A: Paul Jacoulet (1902-1960) was born in France and spent most of his life in Japan. He made Japanese woodblock prints that were issued in series and sold by subscription. Each series had a distinctive seal, such as a sparrow or butterfly. The complete title of your print is “Joaquina et sa mere au Sermon du Pere Pon.” That roughly translates to “Joaquina and her mother to the sermon of Father Pon,” so perhaps that was why it was given to the Pope. Leslie Hindman Auctioneers in Chicago sold this print for $620 in 2011.

Q: I have an old Winchester poster advertising hunting rifles. At the bottom of the poster are the words, “Winchester Western, copyright 1908 by Winchester Repeating Arms Co., American Lithograph Co., N.Y.” The poster, 15 5/8 by 20 ½ inches, pictures two black men and a dog running away from a skunk emerging from a hollow log. I paid $45 for it. Is it worth more than that?

A: We don’t know if your poster is a copy of the original or a trimmed original. We do know that the originals were larger, 25 ¼ by 33 ½ inches, and that they were printed with a title along the bottom: “Shoot Them and Avoid Trouble.” It is believed that Winchester recalled many of the posters because of the title’s racist overtones and trimmed the posters (to cut the title off) for redistribution to Winchester dealers. If you had an uncut original in excellent condition, it could sell for more than $3,000. If you have a trimmed original, it might be worth $500. Copies sell for about $35-$40.

Q: In a house we were cleaning out after a death in our family, we found a round collector’s plate that pictures the Madonna and Child. The picture is signed “Jessie Willcox Smith.” What can you tell me about the plate and the artist?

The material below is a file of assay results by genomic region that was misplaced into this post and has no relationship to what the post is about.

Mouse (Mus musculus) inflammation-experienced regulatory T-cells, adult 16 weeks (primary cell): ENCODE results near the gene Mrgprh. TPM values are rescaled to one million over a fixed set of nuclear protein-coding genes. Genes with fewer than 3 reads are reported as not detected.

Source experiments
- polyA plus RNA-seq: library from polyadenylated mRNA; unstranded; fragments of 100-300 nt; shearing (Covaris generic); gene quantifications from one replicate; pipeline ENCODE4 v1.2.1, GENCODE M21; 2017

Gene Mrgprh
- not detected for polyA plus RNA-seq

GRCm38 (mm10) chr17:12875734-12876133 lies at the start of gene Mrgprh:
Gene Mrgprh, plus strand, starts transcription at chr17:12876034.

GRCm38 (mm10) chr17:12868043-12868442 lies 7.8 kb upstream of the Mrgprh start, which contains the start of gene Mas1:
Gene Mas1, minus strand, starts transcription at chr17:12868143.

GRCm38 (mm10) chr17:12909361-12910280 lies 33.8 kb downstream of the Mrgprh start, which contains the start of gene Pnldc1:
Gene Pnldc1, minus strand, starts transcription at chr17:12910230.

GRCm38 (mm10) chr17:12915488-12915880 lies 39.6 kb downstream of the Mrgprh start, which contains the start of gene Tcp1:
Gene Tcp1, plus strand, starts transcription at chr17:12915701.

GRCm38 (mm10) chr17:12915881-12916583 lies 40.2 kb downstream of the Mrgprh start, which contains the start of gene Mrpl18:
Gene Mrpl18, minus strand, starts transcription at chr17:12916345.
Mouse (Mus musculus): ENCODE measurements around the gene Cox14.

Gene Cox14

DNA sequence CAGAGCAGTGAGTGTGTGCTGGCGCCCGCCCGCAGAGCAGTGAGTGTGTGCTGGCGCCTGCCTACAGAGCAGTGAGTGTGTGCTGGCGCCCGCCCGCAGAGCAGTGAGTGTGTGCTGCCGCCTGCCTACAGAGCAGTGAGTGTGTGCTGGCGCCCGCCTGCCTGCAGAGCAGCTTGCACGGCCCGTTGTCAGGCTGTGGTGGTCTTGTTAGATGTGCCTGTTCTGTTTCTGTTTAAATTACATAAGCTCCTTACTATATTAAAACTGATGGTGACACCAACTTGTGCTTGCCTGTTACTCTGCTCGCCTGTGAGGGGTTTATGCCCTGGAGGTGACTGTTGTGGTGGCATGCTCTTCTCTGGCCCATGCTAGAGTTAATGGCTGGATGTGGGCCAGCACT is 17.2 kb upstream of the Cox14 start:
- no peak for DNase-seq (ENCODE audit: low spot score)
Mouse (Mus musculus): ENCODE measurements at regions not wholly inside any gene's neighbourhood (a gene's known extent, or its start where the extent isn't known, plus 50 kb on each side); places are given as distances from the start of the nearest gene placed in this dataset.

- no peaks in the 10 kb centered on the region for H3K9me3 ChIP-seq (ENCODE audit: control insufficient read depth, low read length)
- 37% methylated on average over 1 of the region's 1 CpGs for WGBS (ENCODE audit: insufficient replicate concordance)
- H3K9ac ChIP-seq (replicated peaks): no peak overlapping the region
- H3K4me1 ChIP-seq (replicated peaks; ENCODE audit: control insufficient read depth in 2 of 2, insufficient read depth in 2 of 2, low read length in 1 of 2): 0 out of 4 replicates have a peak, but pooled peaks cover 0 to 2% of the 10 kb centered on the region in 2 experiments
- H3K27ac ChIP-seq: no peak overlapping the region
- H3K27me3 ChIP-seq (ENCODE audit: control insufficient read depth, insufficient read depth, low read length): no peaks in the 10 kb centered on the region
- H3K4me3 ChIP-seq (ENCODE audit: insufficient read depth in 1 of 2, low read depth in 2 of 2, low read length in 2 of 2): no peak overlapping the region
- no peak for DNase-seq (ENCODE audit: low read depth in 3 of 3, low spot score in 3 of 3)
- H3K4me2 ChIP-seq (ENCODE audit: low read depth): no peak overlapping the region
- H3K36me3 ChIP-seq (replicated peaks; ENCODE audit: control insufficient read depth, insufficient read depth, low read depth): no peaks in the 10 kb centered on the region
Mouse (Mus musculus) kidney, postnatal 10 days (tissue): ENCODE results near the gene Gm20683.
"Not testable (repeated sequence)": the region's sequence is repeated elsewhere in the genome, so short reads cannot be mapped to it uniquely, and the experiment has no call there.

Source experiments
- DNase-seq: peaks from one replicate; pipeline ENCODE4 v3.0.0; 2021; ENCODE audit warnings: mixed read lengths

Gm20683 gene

A: Jessie Willcox Smith (1863-1935) was a famous American illustrator whose work was used extensively in magazines and children’s books. She was born in Philadelphia and attended the Pennsylvania Academy of Fine Arts there before taking classes from Howard Pyle, another well-known illustrator. Collector plates using Smith’s images were first made well after her death. They don’t sell for more than about $20. Check the back of your plate to see if there is a mark that may help you date the plate and identify the company that made it.

Tip: Allergic to dust and dust mites? Put old stuffed animals in a sealed plastic bag, then put the bag in your freezer for 24 hours. The temperature will kill dust mites and their eggs. ¦

— Terry Kovel answers as many questions as possible through the column. By sending a letter with a question, you give full permission for use in the column or any other Kovel forum. Names, addresses or email addresses will not be published. We cannot guarantee the return of any photograph, but if a stamped envelope is included, we will try. The volume of mail makes personal answers or appraisals impossible. Write to Kovels, Florida Weekly, King Features Syndicate, 300 W. 57th St., New York, NY 10019.